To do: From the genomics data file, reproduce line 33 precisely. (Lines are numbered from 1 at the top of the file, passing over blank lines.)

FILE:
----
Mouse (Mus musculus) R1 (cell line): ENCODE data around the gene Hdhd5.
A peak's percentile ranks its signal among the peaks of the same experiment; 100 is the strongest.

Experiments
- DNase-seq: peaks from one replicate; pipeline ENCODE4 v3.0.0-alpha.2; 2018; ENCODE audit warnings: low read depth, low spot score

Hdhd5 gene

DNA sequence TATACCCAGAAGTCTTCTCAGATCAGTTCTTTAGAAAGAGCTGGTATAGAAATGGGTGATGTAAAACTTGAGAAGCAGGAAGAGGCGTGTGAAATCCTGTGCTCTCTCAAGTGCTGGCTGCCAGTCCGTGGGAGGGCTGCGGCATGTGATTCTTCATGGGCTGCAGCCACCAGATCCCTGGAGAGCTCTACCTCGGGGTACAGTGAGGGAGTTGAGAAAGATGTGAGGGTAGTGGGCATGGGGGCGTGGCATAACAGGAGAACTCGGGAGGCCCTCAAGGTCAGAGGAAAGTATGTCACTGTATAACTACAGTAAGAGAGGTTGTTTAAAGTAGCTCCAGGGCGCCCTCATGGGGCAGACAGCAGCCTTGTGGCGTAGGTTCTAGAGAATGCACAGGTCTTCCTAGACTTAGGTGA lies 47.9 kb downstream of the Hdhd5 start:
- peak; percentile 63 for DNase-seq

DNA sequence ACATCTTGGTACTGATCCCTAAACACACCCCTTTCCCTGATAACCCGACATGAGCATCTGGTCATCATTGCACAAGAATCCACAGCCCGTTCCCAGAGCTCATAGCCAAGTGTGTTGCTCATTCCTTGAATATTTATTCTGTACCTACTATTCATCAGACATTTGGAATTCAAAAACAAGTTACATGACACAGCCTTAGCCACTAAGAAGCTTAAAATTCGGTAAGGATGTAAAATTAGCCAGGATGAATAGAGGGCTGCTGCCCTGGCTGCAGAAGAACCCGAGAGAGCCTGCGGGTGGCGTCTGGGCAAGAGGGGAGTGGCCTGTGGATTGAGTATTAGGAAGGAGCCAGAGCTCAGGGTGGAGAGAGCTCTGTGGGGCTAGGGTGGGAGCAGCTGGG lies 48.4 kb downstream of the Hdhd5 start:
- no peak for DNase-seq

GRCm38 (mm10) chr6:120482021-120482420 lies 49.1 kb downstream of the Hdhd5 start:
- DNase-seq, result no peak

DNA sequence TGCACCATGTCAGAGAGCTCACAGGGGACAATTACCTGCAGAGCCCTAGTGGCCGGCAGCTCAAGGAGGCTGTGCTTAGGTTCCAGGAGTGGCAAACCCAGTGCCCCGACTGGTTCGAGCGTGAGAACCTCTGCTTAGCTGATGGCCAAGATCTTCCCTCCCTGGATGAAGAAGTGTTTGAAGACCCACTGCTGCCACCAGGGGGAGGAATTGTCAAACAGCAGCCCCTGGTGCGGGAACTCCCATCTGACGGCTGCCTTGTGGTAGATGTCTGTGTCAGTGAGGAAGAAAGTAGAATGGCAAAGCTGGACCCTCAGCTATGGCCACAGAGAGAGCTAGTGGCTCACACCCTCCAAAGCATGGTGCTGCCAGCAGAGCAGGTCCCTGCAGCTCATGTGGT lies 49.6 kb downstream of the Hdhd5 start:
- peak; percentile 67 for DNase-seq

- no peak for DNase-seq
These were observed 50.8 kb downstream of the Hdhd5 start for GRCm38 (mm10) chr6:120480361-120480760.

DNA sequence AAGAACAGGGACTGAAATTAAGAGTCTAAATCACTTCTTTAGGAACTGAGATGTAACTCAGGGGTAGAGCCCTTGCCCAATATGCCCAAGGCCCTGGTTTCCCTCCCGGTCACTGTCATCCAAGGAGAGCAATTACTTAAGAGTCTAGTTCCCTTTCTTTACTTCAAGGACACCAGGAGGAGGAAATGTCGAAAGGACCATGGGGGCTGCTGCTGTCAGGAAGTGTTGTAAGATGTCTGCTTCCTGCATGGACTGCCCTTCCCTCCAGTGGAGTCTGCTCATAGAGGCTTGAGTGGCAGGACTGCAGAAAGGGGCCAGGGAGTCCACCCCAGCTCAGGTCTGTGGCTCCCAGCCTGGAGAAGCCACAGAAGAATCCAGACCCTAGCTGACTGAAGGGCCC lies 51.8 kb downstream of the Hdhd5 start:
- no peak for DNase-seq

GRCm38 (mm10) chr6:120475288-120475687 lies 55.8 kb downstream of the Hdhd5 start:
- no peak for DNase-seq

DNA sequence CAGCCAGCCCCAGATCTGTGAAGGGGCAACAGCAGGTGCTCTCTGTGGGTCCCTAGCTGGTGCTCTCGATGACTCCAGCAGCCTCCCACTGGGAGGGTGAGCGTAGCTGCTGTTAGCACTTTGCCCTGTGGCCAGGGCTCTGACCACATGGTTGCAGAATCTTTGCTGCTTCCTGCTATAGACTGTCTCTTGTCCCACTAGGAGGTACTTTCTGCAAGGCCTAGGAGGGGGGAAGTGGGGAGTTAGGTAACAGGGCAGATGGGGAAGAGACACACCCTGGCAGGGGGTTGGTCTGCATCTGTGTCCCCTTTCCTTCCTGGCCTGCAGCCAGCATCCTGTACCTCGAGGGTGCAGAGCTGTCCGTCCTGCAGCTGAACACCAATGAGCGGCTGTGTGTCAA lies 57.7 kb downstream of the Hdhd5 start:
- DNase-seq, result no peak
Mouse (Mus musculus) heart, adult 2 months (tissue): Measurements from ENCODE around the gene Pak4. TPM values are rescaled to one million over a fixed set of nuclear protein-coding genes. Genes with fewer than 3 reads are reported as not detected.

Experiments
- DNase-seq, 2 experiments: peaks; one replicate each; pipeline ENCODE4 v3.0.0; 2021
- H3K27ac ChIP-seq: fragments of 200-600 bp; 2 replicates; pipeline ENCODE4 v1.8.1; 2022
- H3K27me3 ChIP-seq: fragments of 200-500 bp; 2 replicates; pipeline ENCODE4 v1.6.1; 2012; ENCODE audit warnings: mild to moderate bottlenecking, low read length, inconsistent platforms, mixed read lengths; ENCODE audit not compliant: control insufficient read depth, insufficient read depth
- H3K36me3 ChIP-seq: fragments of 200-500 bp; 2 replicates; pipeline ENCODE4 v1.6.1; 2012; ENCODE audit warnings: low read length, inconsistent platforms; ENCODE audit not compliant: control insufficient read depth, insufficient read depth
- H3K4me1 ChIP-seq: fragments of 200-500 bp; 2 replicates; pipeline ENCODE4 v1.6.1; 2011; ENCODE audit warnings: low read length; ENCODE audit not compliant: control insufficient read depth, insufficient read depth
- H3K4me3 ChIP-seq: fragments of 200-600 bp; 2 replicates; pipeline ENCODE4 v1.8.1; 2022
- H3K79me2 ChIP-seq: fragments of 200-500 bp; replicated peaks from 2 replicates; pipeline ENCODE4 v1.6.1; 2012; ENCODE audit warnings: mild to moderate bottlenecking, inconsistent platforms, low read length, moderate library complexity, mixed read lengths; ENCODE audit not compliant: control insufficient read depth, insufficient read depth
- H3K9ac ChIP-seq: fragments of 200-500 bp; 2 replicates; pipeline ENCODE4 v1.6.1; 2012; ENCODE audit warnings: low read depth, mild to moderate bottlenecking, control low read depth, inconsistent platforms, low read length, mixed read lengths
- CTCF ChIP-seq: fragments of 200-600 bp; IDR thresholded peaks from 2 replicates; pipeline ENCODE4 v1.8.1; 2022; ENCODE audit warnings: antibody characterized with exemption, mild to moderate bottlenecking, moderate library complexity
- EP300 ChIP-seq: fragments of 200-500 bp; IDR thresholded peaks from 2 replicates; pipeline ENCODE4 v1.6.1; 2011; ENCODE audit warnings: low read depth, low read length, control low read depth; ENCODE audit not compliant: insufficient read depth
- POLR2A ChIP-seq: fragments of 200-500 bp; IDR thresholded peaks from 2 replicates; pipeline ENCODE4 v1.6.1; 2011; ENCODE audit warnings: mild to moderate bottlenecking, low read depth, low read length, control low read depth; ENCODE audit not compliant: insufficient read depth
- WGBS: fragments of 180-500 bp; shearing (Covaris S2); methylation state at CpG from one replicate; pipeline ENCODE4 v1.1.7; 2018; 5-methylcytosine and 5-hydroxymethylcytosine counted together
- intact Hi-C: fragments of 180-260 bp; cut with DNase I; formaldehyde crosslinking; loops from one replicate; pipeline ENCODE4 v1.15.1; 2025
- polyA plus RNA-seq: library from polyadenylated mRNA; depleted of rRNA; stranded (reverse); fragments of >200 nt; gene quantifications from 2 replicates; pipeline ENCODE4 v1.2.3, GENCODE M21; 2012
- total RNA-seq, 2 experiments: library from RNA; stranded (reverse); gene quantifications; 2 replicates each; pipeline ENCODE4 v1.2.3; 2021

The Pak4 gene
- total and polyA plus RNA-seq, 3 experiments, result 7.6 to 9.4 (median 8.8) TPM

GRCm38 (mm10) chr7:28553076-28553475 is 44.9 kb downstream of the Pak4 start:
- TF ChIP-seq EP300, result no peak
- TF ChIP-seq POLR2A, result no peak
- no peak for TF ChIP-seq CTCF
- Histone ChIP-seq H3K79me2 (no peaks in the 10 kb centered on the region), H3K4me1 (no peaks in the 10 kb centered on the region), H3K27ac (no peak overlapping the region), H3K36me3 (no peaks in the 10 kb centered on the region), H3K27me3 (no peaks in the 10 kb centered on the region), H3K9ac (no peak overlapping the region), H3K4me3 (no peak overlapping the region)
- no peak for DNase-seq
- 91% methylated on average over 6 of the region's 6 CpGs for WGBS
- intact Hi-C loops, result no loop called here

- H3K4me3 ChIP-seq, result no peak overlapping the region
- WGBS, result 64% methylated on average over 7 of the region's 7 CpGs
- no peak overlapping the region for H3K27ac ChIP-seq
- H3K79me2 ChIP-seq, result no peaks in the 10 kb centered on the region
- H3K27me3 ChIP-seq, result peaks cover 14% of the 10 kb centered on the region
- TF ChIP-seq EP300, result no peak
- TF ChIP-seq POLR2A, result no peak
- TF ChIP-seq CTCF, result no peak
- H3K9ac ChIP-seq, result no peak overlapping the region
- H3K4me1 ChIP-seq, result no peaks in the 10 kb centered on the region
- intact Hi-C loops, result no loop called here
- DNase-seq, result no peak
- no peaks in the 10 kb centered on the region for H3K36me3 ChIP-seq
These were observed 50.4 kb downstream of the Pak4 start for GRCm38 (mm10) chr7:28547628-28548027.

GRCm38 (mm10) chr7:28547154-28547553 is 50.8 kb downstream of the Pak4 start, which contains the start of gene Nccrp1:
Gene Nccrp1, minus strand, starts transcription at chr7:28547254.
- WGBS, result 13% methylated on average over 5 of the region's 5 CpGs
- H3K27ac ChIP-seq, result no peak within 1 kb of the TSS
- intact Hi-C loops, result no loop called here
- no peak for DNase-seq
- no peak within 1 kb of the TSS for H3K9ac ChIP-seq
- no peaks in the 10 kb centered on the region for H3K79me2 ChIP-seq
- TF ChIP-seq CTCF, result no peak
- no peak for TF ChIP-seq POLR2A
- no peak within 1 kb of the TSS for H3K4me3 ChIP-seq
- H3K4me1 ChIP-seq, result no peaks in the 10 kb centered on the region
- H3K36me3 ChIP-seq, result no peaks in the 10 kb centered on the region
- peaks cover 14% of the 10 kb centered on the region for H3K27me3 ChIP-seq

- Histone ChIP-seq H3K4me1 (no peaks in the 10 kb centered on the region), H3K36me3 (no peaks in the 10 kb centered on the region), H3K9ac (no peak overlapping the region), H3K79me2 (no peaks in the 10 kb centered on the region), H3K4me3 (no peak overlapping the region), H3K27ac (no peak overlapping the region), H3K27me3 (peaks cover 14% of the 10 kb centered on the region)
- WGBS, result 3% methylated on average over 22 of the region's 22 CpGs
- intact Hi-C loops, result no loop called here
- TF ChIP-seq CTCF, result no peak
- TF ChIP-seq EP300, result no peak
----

- EP300 ChIP-seq: fragments of 200-500 bp; IDR thresholded peaks from 2 replicates; pipeline ENCODE4 v1.6.1; 2011; ENCODE audit warnings: low read depth, low read length, control low read depth; ENCODE audit not compliant: insufficient read depth